Google has announced the phase-out of Google Plus, the company’s SEO/content marketing/social media mashup that had been struggling from day one. The immediate catalyst for the announced shutdown was a security bug, but the platform never really caught on with users or found its place in the SEO scheme of things.
Too Many Problems With Google Plus
As an SEO agency with a heavy focus on content marketing, we were quite active on Google Plus and eager to see it succeed. But there were a ton of challenges. The ones that stood out in my experience:
- In the early days of Google Authorship (GA), the setup process was extraordinarily complicated and user-unfriendly. It was a worthy idea to help search engine users evaluate the authority of the authors behind the content, but it seemed to me the best authors were too busy thinking up great content to learn the complexities of GA.
- From an SEO perspective, we saw limited evidence that involvement with GA had much effect on organic visibility — a lot of work with little return. Furthermore, it seemed obvious that Google’s search algorithm was capable (or quickly becoming capable) of determining the authority of an author without the GA rigmarole. I doubt if we were the only agency to see this, which may explain why Google Plus became the bright, shiny object for only a relative handful in the marketing community.
- There was also a built-in conflict with Google Plus. Google’s core business is a search engine that is expected to deliver objective results for user queries, results that cover the entire landscape of the web. However, if Google tilts results to favor original Google Plus content and content receiving a lot of Google +1 button likes, then its results become highly subjective and far more limited in scope. This is not what Google search engine users want. Even if Google Plus was the right idea, Google was the wrong company to develop it. As a content platform, LinkedIn is having much more success: It already had a user base full of expert content creators and users happy to limit themselves — limit themselves to searches within the LinkedIn content platform and limit themselves to searches on business topics only.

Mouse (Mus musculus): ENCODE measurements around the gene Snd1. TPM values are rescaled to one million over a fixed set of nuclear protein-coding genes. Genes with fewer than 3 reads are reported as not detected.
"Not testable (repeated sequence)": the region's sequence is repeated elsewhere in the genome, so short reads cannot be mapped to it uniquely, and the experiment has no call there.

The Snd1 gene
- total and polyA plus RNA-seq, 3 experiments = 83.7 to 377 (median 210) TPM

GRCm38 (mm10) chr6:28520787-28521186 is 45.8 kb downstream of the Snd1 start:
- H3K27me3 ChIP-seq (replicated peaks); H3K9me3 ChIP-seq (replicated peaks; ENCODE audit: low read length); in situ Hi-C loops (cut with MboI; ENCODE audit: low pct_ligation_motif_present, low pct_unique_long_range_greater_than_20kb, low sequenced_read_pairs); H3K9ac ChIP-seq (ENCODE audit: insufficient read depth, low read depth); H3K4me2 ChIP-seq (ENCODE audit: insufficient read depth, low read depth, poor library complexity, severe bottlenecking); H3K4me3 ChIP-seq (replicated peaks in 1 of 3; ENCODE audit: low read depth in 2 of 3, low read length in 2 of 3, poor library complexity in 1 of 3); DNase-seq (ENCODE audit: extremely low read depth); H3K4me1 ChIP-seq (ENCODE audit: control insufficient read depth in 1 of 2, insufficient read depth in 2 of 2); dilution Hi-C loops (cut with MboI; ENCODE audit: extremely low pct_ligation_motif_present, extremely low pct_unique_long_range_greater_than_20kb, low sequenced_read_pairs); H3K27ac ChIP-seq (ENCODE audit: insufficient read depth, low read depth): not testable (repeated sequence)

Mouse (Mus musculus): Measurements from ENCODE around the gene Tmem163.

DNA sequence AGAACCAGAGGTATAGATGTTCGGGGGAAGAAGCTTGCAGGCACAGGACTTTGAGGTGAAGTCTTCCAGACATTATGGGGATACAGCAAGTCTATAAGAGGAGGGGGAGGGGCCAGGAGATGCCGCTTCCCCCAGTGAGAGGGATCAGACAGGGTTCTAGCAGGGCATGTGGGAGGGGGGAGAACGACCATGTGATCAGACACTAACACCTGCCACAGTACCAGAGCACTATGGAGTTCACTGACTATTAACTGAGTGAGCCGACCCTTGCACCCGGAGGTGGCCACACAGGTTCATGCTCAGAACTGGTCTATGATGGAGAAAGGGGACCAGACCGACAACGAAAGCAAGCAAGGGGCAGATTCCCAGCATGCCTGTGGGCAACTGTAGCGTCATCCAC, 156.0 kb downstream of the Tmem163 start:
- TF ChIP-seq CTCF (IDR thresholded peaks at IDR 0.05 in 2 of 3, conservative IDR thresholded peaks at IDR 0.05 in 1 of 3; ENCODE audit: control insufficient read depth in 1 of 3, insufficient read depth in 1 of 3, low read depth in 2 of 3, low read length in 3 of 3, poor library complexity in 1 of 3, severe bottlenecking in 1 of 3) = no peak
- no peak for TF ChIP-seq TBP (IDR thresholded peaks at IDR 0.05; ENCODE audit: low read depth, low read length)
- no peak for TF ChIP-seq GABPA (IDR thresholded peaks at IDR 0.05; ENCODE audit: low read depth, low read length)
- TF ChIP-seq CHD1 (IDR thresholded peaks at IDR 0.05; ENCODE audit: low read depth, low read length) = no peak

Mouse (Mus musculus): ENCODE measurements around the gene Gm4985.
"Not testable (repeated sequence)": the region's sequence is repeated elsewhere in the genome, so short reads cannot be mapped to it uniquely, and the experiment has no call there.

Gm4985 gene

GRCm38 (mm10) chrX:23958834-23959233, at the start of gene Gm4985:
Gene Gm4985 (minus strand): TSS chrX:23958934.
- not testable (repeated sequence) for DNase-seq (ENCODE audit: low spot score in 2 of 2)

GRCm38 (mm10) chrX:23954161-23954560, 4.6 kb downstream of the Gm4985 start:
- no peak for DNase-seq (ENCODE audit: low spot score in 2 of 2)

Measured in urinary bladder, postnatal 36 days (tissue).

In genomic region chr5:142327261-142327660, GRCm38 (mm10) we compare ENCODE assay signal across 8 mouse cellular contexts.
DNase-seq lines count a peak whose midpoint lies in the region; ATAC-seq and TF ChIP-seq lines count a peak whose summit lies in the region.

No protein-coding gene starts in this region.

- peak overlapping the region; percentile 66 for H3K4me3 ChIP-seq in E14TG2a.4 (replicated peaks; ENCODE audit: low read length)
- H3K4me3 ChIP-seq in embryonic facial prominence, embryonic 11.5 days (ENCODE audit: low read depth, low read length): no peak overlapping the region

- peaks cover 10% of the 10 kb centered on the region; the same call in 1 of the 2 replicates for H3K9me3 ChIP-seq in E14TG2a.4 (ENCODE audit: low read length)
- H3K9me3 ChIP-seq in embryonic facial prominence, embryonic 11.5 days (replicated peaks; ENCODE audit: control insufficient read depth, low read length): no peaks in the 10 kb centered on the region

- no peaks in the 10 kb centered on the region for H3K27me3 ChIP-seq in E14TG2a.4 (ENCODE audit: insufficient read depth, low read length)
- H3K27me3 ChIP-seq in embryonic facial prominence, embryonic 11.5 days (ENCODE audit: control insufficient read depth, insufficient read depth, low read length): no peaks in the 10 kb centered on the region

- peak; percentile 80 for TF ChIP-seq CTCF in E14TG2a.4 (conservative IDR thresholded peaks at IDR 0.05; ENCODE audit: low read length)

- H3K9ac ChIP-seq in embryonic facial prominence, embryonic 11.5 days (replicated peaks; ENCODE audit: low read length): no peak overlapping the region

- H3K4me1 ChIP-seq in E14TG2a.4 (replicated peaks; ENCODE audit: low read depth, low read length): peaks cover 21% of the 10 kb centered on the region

- The social media side of Google Plus was no match for Facebook, LinkedIn or Twitter in any respect whatsoever. Google Plus lacked a “fun factor” and a broad base of engaged users. At this point, 90 percent of user sessions on Google Plus are less than five seconds (see the TechCrunch article cited earlier). Google has always been weak in UX, and it’s a fatal flaw for a platform aspiring to be a social media giant.
Innovative companies such as Google are bound to fail. In fact, stockholders, company leaders and employees expect failure — no failure means no risk, which means stagnation and decline. Google’s decision to shut down the platform, if it’s noticed at all by the general public, will only serve to improve its stock value and brand perception.
Over to You
What do you think about the shutdown of Google Plus?
What was your experience using Google Plus?